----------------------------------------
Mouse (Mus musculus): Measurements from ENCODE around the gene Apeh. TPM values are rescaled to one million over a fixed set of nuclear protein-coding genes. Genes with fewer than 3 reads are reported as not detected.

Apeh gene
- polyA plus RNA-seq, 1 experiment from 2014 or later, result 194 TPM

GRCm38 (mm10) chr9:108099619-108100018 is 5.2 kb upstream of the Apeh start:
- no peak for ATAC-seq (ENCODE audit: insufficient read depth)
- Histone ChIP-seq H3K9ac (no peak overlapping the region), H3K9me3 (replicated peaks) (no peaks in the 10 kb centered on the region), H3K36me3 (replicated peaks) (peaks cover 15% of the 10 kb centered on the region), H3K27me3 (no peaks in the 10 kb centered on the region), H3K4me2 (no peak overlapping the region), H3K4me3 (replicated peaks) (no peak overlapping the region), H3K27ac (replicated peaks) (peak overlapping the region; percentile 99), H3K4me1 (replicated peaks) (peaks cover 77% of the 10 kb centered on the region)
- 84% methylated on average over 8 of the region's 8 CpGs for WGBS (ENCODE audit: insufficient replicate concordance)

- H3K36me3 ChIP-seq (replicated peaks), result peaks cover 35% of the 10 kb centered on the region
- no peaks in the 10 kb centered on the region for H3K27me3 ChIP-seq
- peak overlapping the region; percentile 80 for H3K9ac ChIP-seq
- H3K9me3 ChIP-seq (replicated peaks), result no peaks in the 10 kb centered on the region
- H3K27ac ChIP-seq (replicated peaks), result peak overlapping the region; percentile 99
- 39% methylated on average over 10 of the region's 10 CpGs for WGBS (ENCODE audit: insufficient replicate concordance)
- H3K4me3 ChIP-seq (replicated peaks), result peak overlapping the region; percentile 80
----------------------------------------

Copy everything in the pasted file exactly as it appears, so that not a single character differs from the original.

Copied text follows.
Mouse (Mus musculus): Measurements from ENCODE around the gene Apeh. TPM values are rescaled to one million over a fixed set of nuclear protein-coding genes. Genes with fewer than 3 reads are reported as not detected.

Apeh gene
- polyA plus RNA-seq, 1 experiment from 2014 or later, result 194 TPM

GRCm38 (mm10) chr9:108099619-108100018 is 5.2 kb upstream of the Apeh start:
- no peak for ATAC-seq (ENCODE audit: insufficient read depth)
- Histone ChIP-seq H3K9ac (no peak overlapping the region), H3K9me3 (replicated peaks) (no peaks in the 10 kb centered on the region), H3K36me3 (replicated peaks) (peaks cover 15% of the 10 kb centered on the region), H3K27me3 (no peaks in the 10 kb centered on the region), H3K4me2 (no peak overlapping the region), H3K4me3 (replicated peaks) (no peak overlapping the region), H3K27ac (replicated peaks) (peak overlapping the region; percentile 99), H3K4me1 (replicated peaks) (peaks cover 77% of the 10 kb centered on the region)
- 84% methylated on average over 8 of the region's 8 CpGs for WGBS (ENCODE audit: insufficient replicate concordance)

- H3K36me3 ChIP-seq (replicated peaks), result peaks cover 35% of the 10 kb centered on the region
- no peaks in the 10 kb centered on the region for H3K27me3 ChIP-seq
- peak overlapping the region; percentile 80 for H3K9ac ChIP-seq
- H3K9me3 ChIP-seq (replicated peaks), result no peaks in the 10 kb centered on the region
- H3K27ac ChIP-seq (replicated peaks), result peak overlapping the region; percentile 99
- 39% methylated on average over 10 of the region's 10 CpGs for WGBS (ENCODE audit: insufficient replicate concordance)
- H3K4me3 ChIP-seq (replicated peaks), result peak overlapping the region; percentile 80